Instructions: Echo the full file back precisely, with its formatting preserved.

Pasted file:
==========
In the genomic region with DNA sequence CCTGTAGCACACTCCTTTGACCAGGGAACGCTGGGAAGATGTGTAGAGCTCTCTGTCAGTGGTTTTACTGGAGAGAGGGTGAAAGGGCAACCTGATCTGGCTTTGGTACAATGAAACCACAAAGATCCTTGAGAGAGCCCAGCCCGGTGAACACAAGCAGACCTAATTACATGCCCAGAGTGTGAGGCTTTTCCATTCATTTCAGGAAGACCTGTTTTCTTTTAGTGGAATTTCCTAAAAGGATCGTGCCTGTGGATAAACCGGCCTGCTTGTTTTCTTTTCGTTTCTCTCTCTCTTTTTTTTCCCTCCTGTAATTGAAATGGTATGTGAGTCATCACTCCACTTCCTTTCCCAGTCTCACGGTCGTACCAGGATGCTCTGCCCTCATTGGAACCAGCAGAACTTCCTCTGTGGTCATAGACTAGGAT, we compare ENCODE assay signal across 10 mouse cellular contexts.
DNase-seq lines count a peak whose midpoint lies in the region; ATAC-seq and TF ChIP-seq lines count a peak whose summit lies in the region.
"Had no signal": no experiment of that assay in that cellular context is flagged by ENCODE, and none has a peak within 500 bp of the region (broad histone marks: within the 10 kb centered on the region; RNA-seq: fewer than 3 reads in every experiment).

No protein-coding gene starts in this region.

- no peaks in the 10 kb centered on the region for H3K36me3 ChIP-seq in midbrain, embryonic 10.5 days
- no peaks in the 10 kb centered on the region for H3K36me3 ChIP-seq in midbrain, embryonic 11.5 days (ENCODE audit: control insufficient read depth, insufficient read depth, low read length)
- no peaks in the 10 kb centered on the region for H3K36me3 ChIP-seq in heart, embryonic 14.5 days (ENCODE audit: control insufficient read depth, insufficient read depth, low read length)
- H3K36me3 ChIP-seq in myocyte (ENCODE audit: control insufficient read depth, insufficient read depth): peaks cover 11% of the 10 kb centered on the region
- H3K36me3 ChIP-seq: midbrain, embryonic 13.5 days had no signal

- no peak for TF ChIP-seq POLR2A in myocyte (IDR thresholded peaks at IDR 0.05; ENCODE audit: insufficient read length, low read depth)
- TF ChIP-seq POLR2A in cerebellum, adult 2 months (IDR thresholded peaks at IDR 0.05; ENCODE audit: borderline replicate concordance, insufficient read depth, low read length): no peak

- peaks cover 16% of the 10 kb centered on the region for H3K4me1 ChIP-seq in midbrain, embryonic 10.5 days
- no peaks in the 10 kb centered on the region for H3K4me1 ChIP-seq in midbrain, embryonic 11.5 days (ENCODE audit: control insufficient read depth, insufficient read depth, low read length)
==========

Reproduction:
In the genomic region with DNA sequence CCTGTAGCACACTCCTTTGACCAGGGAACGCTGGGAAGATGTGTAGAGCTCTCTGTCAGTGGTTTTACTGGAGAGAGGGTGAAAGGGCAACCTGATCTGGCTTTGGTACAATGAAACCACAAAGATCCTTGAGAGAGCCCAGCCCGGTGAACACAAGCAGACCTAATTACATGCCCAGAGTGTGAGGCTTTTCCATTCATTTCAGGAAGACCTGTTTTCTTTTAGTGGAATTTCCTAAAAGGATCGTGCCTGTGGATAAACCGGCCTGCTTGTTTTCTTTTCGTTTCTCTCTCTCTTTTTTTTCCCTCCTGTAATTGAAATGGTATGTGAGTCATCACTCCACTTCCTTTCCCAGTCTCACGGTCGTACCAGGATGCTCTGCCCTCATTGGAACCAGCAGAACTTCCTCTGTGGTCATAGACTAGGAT, we compare ENCODE assay signal across 10 mouse cellular contexts.
DNase-seq lines count a peak whose midpoint lies in the region; ATAC-seq and TF ChIP-seq lines count a peak whose summit lies in the region.
"Had no signal": no experiment of that assay in that cellular context is flagged by ENCODE, and none has a peak within 500 bp of the region (broad histone marks: within the 10 kb centered on the region; RNA-seq: fewer than 3 reads in every experiment).

No protein-coding gene starts in this region.

- no peaks in the 10 kb centered on the region for H3K36me3 ChIP-seq in midbrain, embryonic 10.5 days
- no peaks in the 10 kb centered on the region for H3K36me3 ChIP-seq in midbrain, embryonic 11.5 days (ENCODE audit: control insufficient read depth, insufficient read depth, low read length)
- no peaks in the 10 kb centered on the region for H3K36me3 ChIP-seq in heart, embryonic 14.5 days (ENCODE audit: control insufficient read depth, insufficient read depth, low read length)
- H3K36me3 ChIP-seq in myocyte (ENCODE audit: control insufficient read depth, insufficient read depth): peaks cover 11% of the 10 kb centered on the region
- H3K36me3 ChIP-seq: midbrain, embryonic 13.5 days had no signal

- no peak for TF ChIP-seq POLR2A in myocyte (IDR thresholded peaks at IDR 0.05; ENCODE audit: insufficient read length, low read depth)
- TF ChIP-seq POLR2A in cerebellum, adult 2 months (IDR thresholded peaks at IDR 0.05; ENCODE audit: borderline replicate concordance, insufficient read depth, low read length): no peak

- peaks cover 16% of the 10 kb centered on the region for H3K4me1 ChIP-seq in midbrain, embryonic 10.5 days
- no peaks in the 10 kb centered on the region for H3K4me1 ChIP-seq in midbrain, embryonic 11.5 days (ENCODE audit: control insufficient read depth, insufficient read depth, low read length)